You’ve probably heard it time and time again, “Calcium helps build strong bones and teeth!” —and it’s true! But what is calcium and why is it so important?

In addition to macronutrients like carbohydrates, fats and protein, the body needs several minerals. Calcium is an essential mineral that supports bone development and maintenance, blood clotting, and muscle contractions. It’s important to know that while you may be consuming foods high in calcium, this mineral requires a source of vitamin D to help the body absorb it. There is a limit to the amount of calcium we can store in our bones but building proper stores of this mineral can prevent osteoporosis later. We can only store calcium up to a certain age, therefore consuming enough calcium and vitamin D earlier on in life is crucial. Although you store calcium in your bones, peak bone density is reached between ages 18-30 and remains stable until 40-50 years old in women and 60 years old in men. As an essential mineral, it is highly regulated. This means that if you don’t consume enough of this nutrient and your body is in need of calcium, calcium can leach from your bone stores so that the body can use it (remember, calcium is involved with muscle contractions and your heart is one of the major muscles that need calcium to contract and function properly!) However, when calcium leaches from the bones, it weakens them and can lead to osteoporosis.  The goal is to consume adequate calcium and vitamin D to build bone mass so that even if you can no longer build bone mass, you can decrease further bone loss and maintain the stores you’ve built.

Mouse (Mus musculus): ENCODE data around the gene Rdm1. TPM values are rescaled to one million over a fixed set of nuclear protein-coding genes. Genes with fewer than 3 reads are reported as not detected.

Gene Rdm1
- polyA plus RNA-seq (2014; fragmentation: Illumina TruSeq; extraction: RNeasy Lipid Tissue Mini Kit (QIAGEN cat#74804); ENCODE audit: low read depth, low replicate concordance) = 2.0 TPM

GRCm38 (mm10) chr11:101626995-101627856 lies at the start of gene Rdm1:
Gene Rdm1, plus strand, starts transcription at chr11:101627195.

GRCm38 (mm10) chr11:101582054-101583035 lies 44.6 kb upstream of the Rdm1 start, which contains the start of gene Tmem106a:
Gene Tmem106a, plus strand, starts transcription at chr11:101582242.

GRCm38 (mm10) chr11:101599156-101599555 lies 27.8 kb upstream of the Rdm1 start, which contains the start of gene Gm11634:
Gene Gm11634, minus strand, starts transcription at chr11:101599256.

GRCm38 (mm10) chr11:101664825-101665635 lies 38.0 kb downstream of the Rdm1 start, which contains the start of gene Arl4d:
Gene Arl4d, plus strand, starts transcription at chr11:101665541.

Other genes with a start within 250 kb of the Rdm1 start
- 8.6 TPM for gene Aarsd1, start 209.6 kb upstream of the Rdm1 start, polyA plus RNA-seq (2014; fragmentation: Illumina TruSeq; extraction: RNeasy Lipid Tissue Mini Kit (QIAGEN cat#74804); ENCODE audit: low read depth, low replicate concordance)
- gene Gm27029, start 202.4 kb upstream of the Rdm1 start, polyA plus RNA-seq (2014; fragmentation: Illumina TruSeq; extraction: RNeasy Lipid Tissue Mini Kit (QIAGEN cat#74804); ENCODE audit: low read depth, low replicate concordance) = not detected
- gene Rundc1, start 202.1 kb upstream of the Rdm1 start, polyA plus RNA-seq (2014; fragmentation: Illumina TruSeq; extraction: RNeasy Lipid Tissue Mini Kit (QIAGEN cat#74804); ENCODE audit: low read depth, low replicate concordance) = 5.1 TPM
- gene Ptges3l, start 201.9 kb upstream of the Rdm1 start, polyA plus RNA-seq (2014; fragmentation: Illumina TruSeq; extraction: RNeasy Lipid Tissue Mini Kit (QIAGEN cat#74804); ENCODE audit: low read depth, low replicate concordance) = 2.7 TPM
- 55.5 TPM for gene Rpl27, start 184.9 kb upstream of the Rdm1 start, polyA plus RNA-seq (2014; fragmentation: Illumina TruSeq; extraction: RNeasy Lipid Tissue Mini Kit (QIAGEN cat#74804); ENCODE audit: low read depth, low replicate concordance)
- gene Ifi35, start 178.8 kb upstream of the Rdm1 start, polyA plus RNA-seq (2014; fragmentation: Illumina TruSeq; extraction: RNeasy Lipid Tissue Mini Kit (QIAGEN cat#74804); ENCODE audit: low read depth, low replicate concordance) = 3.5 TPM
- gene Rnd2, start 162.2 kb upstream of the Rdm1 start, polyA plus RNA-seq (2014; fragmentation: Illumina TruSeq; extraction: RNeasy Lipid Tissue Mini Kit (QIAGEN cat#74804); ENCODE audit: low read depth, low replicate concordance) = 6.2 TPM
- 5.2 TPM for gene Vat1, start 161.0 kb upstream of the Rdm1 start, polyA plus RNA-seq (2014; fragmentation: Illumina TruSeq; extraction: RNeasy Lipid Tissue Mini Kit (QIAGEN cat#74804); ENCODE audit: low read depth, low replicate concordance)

As you can see, calcium is not only vital for bone health but it also helps our heart, and muscles function properly.  Inadequate calcium intake cannot only lead to osteoporosis but also an increased risk of bone fractures later in life.  It is recommended that women and men between the ages of 19-70 get between 1000-1200 mg per day of calcium.  While that may seem like a lot, it is easier than it looks! Weight bearing exercise can also help build bone mass.

While 3-4 servings of milk or yogurt a day will help you reach that goal, for those of us who are either lactose intolerant or follow a vegetarian and vegan lifestyle; that might not be an option, so here are a few great dairy-free alternatives.

  • ½ cup of tofu has 261mg of calcium
  • 6oz of fortified with calcium orange juice has 200-260mg
  • 1 cup of soymilk or rice milk have between 100-500 mg of calcium
  • 1 Tablespoon of Sesame Seeds contain 88mg of Calcium
  • ½ cup of almonds contain 175mg of calcium
  • 1 cup of raw leafy greens such as turnip, collards and kale provide 103mg calcium
  • 1 cup of cooked spinach contains 123mg of calcium
  • Dried herbs also provide an extra calcium boost in your diet, so make sure to add them to your favorite sauces and soups!

In addition to this, a lot of products such as oatmeal, cereals, and juices are now fortified with calcium to help insure you get the appropriate amount as well!

 

  1. “Calcium and Vitamin D: Important at Every Age.” Calcium and Vitamin D: Important at Every Age. National Institute of Health, Jan. 2012. Web. 8 Mar. 2013.
  2. “Top 10 Foods Highest in Calcium.” Top 10 Foods Highest in Calcium. N.p., Sept. 2011. Web. 8 Mar. 2013.

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Tags: calcium, d, health, nutrition, vitamin

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